Plagiarism is presenting someone else's work as your own. It can include copying and pasting text from a website into a project you're working on, or taking an idea from a book without including a citation to give credit to the book's author. Plagiarism is common, and the Internet has made it even more common. However, if you are careful to cite your sources it's not too difficult to avoid plagiarism.
Sylvia works at the regional headquarters for a retail clothing chain. The company is planning to open a new store in Shelbyfield, and Sylvia is tasked with writing an article about Shelbyfield in the company newsletter. She finds a really good article online that talks about the history of Shelbyfield. Because she doesn't have much time to write her article, she copies several paragraphs and pastes them into it. She then changes a few words so it won't be an exact copy. When her coworkers read the company newsletter, they compliment Sylvia on her well-written article.
What's wrong with this situation?
Sylvia has taken credit for someone else's writing. Her coworkers had complimented her on work that she hadn't actually done, so her professional reputation is partly built on a lie! If someone finds out that she copied someone else's work, her reputation could be permanently damaged, and she may even get into trouble.
It's actually OK that she got information from a website. Sylvia's mistake was that she wasn't upfront about her source. She should have included a citation (a brief note saying where the information came from). Instead of changing a few words, she could have put the text in quotation marks to show that it came from another source. Or she could have completely reworked the town history to give it a different angle—while still including a citation.
Dave has a home improvement blog he updates in his free time. Sometimes he gets an idea from another website, and he writes a blog article based on it. Because he writes all of the text himself, he doesn't link to the site where he found the idea.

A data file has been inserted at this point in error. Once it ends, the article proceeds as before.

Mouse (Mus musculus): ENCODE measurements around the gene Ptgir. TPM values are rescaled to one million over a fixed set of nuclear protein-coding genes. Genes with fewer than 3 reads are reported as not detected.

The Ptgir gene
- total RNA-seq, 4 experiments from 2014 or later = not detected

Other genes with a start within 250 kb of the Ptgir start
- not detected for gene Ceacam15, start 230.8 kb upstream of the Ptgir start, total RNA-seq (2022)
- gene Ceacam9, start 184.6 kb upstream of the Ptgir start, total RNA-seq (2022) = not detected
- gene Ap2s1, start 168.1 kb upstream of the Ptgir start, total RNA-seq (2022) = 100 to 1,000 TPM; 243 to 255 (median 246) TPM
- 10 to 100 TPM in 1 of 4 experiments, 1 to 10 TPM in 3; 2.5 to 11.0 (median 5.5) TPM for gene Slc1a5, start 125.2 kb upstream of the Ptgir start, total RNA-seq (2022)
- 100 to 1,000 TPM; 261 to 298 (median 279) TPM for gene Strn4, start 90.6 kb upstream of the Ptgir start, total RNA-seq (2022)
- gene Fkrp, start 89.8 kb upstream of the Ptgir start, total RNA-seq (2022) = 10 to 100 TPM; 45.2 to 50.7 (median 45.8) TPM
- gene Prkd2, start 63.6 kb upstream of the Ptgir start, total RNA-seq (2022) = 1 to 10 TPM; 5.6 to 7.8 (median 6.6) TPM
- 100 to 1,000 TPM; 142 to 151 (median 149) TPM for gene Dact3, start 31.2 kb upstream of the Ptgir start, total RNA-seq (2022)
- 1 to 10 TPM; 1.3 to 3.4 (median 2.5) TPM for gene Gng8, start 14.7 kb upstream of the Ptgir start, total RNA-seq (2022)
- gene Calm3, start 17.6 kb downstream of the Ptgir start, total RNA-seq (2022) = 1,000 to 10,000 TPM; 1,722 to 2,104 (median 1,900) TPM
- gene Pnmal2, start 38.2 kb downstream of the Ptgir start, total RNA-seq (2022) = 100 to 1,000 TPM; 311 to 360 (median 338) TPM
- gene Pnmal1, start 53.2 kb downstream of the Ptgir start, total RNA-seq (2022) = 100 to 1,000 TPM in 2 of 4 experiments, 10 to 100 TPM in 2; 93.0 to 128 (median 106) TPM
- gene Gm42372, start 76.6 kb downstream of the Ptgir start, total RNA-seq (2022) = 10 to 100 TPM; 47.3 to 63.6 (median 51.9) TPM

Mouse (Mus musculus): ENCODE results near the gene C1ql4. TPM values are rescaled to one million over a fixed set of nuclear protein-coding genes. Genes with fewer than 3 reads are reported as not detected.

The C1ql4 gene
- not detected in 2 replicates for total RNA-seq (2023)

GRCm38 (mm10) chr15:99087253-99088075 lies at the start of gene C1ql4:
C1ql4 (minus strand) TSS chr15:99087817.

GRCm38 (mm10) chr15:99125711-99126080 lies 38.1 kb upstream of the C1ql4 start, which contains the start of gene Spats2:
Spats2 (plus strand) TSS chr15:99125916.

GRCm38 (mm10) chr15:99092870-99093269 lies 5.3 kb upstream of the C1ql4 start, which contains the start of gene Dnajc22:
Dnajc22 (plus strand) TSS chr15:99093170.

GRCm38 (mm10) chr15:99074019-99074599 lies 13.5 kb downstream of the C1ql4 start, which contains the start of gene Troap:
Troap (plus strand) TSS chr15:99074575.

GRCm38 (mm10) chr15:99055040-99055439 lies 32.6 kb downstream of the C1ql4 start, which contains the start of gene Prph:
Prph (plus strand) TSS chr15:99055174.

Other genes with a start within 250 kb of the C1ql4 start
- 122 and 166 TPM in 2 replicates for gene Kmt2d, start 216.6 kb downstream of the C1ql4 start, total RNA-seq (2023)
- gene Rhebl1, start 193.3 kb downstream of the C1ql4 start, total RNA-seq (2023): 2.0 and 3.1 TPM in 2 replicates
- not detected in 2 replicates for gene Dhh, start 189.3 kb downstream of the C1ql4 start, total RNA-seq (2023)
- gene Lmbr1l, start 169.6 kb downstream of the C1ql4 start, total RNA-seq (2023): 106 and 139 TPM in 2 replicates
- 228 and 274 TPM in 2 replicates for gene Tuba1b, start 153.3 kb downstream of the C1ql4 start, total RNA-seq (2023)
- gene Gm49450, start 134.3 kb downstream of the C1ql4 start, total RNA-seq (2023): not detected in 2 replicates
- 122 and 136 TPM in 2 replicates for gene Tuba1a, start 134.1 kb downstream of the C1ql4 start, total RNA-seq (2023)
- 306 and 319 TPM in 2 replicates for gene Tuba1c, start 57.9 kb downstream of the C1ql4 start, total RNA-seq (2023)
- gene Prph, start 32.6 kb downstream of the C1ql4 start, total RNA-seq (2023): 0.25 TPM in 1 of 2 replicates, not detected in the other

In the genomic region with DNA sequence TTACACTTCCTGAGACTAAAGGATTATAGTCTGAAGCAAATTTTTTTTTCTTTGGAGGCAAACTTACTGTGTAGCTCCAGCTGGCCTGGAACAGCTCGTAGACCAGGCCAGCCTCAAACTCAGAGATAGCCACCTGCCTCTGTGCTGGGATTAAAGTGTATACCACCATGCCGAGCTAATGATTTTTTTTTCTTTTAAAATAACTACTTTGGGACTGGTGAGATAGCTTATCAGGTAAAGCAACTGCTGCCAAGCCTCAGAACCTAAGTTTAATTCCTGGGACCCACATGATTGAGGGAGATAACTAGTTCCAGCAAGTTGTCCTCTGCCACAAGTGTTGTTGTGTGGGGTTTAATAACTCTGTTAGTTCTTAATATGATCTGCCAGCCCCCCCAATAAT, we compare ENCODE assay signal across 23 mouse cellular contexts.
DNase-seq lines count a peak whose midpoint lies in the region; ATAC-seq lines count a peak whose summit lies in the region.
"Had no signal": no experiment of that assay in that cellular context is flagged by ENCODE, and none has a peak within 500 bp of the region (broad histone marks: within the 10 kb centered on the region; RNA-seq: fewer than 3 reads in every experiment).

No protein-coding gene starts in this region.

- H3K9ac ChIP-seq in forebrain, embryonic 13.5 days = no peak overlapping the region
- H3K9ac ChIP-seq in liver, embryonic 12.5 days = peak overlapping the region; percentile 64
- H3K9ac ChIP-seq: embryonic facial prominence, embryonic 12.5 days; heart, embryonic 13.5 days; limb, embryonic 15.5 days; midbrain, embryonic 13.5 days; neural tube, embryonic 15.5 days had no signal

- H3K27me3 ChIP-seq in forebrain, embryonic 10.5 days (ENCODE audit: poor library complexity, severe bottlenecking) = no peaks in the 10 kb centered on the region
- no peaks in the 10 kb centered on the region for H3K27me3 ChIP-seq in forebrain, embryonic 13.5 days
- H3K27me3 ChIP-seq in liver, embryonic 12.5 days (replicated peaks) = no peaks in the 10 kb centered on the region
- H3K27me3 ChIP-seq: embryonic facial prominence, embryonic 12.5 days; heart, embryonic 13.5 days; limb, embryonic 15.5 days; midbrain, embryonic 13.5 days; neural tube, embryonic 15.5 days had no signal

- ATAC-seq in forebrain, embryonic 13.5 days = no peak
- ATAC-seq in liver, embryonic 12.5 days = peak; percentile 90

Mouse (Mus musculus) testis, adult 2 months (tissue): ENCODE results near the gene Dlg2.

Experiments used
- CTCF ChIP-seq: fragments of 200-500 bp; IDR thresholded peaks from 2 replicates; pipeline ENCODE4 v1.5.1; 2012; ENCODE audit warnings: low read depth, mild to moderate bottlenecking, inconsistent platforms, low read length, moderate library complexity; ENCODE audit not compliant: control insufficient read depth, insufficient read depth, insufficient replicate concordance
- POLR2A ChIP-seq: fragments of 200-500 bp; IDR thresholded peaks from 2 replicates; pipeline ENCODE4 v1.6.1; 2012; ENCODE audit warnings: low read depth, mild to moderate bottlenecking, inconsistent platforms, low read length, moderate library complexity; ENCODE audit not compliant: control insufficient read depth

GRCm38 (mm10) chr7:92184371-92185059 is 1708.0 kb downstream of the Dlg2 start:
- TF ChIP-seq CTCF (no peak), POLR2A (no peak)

What's wrong with this situation?
Although Dave didn't copy the text itself, he copied the ideas from the other website. He should have included a link to the website so he's not taking credit for the idea. It's only fair to the other authors, and it also makes Dave's blog seem more professional.
Even if you don't mean to plagiarize, it's still possible to do it without realizing it. It's important to understand that it's still plagiarism, even if it's accidental. Here are a few basic tips to help reduce the risk that you'll accidentally plagiarize.
The main way to avoid plagiarism is to cite your sources. If you use a source without citing it, you are implying that you came up with the information on your own. Citing your sources gives proper credit to the original authors, and it also lets your readers find the original source if they want to learn more.
Sometimes, it makes sense to use the source's exact words instead of paraphrasing or rewriting. If you need to quote the original source, make sure that place quotation marks around the original text.
Many writers try to avoid plagiarism by simply changing a few words or putting sentences in a different order. But even if you use a thesaurus to change every word, the original author's sentence structures are unchanged. To properly use another author's idea, you should rewrite it in your own words (while still citing the original source). If its not possible to rewrite it, then use an exact quote with quotation marks.
It's much easier to avoid plagiarism if you focus on developing a unique point or perspective, rather than relying on your sources to make all of your points for you. Instead of simply stitching together various sources, try to synthesize the information so that you are creating something new.
For example, what is the point the author is trying to make? How does it differ from the other sources you're using? How do they all relate to the point you're trying to make?
If something is common knowledge, you don't need to cite a source. For example, "Paris is the capital of France" is a well-known fact which is not disputed, so you wouldn't need to include a citation for that fact.
The way you cite your sources will vary depending on how formal you need to be. For example, if you're writing a blog article it's often enough to simply link to the original source. You may also want to mention the original author's name and/or the name of the website to help your readers tell at a glance where you're getting your information.
If you're writing a more formal paper, you will generally need to use a specific format for citations. You can use a style guide such as the Chicago Manual of Style to give your citations a consistent style. For these types of citations, you may list the sources as footnotes or include a bibliography at the end (or both).
Visit the Purdue Online Writing Lab to learn more about the Chicago Manual of Style.